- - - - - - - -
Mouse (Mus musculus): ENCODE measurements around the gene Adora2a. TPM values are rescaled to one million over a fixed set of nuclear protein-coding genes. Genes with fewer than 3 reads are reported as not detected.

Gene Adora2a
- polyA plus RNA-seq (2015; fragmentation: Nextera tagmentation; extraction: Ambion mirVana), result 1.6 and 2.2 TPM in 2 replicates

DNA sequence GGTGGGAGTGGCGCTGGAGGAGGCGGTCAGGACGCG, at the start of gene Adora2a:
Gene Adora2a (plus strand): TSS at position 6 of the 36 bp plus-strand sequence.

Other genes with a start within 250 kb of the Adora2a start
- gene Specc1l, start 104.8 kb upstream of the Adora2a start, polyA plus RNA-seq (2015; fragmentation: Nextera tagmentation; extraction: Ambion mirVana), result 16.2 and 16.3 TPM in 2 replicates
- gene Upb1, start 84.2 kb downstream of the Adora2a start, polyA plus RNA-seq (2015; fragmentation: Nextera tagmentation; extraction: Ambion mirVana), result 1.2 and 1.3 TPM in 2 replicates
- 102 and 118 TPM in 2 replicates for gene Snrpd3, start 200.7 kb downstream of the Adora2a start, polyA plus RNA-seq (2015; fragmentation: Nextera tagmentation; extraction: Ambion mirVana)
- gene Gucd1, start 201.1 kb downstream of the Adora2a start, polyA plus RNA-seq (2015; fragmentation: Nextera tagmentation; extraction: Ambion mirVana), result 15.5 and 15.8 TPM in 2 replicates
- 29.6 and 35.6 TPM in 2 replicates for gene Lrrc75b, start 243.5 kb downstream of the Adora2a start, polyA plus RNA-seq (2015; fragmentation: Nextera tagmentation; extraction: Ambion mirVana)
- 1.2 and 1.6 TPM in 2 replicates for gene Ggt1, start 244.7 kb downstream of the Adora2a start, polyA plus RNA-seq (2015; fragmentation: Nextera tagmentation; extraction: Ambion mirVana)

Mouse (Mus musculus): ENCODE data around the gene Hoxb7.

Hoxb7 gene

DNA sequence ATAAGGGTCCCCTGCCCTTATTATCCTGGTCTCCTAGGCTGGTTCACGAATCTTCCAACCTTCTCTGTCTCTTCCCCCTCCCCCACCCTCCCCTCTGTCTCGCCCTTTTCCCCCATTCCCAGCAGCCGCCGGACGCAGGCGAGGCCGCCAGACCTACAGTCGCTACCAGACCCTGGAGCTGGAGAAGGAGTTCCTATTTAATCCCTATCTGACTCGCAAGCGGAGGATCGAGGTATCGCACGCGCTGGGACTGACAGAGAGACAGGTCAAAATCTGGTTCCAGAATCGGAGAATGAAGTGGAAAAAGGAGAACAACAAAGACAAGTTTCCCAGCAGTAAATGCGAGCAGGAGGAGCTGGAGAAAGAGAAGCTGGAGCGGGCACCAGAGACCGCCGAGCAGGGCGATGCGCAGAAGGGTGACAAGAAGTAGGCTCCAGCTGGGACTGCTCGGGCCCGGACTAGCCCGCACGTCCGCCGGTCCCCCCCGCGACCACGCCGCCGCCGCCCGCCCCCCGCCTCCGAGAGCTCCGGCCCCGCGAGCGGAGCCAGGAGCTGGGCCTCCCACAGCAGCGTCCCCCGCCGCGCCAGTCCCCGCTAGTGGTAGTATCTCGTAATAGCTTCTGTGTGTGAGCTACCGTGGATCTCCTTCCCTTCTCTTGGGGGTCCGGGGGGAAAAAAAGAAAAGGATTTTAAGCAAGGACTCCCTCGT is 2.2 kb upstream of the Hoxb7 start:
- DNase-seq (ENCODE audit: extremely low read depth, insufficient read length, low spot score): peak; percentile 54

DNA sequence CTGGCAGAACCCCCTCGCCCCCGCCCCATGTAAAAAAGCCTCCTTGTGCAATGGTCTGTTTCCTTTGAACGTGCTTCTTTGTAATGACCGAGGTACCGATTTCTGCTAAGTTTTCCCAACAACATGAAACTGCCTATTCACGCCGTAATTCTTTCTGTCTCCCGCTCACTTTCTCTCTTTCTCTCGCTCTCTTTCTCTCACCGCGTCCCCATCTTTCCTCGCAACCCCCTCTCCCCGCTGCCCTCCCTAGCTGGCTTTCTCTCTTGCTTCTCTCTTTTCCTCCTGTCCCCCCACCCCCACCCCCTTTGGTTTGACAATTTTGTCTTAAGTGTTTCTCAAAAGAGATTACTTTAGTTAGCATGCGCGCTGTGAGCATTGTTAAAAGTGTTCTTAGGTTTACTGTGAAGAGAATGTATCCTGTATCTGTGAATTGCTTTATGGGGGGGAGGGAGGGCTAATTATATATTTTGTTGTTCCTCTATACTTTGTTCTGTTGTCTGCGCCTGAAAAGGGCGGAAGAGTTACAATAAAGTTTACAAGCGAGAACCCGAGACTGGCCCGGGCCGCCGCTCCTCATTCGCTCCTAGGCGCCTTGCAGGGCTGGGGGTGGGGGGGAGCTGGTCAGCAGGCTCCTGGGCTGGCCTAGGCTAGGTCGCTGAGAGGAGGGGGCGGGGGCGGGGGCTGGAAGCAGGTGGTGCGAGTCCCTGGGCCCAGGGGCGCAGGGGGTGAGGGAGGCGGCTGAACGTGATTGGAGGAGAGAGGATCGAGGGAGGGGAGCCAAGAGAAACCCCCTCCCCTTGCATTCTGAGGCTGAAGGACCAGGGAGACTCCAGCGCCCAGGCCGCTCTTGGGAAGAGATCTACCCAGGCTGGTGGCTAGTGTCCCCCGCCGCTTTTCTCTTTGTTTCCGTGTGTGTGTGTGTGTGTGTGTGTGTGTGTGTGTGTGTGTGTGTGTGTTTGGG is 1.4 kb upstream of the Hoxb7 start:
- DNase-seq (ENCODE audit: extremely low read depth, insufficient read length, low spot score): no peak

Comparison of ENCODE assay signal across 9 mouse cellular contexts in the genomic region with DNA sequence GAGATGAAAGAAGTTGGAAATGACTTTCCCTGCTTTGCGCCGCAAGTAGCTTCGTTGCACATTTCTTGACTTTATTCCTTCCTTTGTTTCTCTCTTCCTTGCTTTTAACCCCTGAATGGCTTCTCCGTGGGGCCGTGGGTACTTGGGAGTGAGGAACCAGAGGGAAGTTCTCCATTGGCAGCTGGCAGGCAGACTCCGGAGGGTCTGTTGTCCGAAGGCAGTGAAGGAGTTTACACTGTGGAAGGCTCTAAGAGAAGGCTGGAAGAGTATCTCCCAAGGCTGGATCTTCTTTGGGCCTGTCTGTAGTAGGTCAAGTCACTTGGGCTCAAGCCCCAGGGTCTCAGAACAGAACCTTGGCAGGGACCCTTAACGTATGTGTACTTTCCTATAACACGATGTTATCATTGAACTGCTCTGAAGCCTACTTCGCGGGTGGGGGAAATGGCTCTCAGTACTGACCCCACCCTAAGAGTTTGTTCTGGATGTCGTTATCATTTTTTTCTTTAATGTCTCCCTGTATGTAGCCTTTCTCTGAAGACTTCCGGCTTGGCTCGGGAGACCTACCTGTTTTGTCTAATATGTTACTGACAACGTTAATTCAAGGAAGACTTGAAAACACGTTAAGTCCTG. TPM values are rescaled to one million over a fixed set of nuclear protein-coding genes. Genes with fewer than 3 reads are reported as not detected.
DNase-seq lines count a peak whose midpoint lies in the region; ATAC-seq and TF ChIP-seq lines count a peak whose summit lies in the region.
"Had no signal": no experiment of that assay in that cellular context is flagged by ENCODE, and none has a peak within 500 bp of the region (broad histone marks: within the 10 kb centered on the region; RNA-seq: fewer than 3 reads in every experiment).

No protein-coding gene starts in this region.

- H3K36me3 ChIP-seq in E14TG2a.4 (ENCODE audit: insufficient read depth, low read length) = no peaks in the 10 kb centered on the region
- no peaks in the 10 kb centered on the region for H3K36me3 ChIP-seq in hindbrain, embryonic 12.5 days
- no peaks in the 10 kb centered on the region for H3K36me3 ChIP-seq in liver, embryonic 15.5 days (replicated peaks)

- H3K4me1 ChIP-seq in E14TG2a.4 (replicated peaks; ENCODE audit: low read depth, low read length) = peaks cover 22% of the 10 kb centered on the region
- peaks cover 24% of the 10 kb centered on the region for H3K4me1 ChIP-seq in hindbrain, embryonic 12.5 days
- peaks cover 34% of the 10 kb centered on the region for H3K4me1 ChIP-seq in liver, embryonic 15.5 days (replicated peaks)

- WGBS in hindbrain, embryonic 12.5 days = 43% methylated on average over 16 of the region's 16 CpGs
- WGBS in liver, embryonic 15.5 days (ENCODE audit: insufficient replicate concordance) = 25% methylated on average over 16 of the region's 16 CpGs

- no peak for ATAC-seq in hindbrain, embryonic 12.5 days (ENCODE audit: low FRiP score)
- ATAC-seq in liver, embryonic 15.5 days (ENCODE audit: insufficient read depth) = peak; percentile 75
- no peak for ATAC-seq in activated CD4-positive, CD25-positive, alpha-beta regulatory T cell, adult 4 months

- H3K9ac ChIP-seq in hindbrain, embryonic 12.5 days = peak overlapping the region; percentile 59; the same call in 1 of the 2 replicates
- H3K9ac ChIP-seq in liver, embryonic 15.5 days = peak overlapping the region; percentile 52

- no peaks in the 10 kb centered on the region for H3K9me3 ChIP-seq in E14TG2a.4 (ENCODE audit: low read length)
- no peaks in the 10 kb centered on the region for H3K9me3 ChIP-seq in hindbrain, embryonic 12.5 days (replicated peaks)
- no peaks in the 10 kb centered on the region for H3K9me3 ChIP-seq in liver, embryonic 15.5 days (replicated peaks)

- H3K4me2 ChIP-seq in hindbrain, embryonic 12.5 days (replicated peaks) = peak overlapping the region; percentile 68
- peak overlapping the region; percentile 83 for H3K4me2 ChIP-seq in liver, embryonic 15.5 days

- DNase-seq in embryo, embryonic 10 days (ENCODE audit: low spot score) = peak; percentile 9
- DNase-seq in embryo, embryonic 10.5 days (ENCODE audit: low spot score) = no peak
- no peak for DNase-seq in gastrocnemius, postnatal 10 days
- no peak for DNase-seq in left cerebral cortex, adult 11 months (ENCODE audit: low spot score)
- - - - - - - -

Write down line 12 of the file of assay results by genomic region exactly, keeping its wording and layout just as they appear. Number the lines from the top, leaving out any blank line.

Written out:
- 1.2 and 1.6 TPM in 2 replicates for gene Ggt1, start 244.7 kb downstream of the Adora2a start, polyA plus RNA-seq (2015; fragmentation: Nextera tagmentation; extraction: Ambion mirVana)